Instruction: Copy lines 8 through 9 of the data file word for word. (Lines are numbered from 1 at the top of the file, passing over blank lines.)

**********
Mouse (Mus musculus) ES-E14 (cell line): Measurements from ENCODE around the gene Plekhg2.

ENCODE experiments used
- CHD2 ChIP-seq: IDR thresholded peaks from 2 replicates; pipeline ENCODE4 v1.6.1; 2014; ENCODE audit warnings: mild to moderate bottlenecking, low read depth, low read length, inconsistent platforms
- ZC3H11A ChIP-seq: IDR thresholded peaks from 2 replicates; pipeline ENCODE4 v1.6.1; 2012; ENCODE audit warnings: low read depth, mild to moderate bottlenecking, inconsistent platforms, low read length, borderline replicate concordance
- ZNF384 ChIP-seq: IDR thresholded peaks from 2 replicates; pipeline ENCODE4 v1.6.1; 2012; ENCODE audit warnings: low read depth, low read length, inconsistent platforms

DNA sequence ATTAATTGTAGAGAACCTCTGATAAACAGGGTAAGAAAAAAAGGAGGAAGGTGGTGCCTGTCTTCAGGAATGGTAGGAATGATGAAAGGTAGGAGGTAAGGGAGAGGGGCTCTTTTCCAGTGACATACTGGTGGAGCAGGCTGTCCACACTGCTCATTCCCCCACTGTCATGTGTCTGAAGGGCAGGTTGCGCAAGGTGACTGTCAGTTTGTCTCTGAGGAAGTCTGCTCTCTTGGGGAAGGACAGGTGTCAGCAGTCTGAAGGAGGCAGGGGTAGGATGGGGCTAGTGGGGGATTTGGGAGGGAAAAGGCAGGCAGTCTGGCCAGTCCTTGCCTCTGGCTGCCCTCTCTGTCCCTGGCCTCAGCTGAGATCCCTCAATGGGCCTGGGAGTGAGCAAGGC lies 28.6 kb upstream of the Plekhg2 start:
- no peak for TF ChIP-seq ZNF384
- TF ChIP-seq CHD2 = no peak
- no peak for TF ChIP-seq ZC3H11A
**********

- TF ChIP-seq CHD2 = no peak
- no peak for TF ChIP-seq ZC3H11A